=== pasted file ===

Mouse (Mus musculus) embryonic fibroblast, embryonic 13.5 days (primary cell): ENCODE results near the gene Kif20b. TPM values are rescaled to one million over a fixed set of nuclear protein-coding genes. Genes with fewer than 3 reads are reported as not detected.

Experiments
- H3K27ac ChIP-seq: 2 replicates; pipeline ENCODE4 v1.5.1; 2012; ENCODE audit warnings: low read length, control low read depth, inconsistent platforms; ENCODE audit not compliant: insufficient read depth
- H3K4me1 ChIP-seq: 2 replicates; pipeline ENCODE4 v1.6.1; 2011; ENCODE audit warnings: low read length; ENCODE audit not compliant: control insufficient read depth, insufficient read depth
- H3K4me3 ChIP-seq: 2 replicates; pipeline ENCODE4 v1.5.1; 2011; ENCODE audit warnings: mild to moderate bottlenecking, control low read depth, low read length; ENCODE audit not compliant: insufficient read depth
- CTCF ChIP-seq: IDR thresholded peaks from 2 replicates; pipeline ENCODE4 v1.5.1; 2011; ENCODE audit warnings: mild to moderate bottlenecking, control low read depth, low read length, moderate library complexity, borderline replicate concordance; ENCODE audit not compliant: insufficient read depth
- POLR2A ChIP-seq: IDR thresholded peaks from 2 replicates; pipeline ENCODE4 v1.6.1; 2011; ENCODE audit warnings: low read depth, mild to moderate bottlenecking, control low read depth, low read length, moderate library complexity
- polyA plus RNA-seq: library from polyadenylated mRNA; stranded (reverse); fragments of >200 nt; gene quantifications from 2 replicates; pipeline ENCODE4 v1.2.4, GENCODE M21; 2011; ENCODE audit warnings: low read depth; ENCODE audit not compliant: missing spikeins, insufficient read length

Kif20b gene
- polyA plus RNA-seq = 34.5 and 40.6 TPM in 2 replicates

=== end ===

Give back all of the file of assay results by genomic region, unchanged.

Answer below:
Mouse (Mus musculus) embryonic fibroblast, embryonic 13.5 days (primary cell): ENCODE results near the gene Kif20b. TPM values are rescaled to one million over a fixed set of nuclear protein-coding genes. Genes with fewer than 3 reads are reported as not detected.

Experiments
- H3K27ac ChIP-seq: 2 replicates; pipeline ENCODE4 v1.5.1; 2012; ENCODE audit warnings: low read length, control low read depth, inconsistent platforms; ENCODE audit not compliant: insufficient read depth
- H3K4me1 ChIP-seq: 2 replicates; pipeline ENCODE4 v1.6.1; 2011; ENCODE audit warnings: low read length; ENCODE audit not compliant: control insufficient read depth, insufficient read depth
- H3K4me3 ChIP-seq: 2 replicates; pipeline ENCODE4 v1.5.1; 2011; ENCODE audit warnings: mild to moderate bottlenecking, control low read depth, low read length; ENCODE audit not compliant: insufficient read depth
- CTCF ChIP-seq: IDR thresholded peaks from 2 replicates; pipeline ENCODE4 v1.5.1; 2011; ENCODE audit warnings: mild to moderate bottlenecking, control low read depth, low read length, moderate library complexity, borderline replicate concordance; ENCODE audit not compliant: insufficient read depth
- POLR2A ChIP-seq: IDR thresholded peaks from 2 replicates; pipeline ENCODE4 v1.6.1; 2011; ENCODE audit warnings: low read depth, mild to moderate bottlenecking, control low read depth, low read length, moderate library complexity
- polyA plus RNA-seq: library from polyadenylated mRNA; stranded (reverse); fragments of >200 nt; gene quantifications from 2 replicates; pipeline ENCODE4 v1.2.4, GENCODE M21; 2011; ENCODE audit warnings: low read depth; ENCODE audit not compliant: missing spikeins, insufficient read length

Kif20b gene
- polyA plus RNA-seq = 34.5 and 40.6 TPM in 2 replicates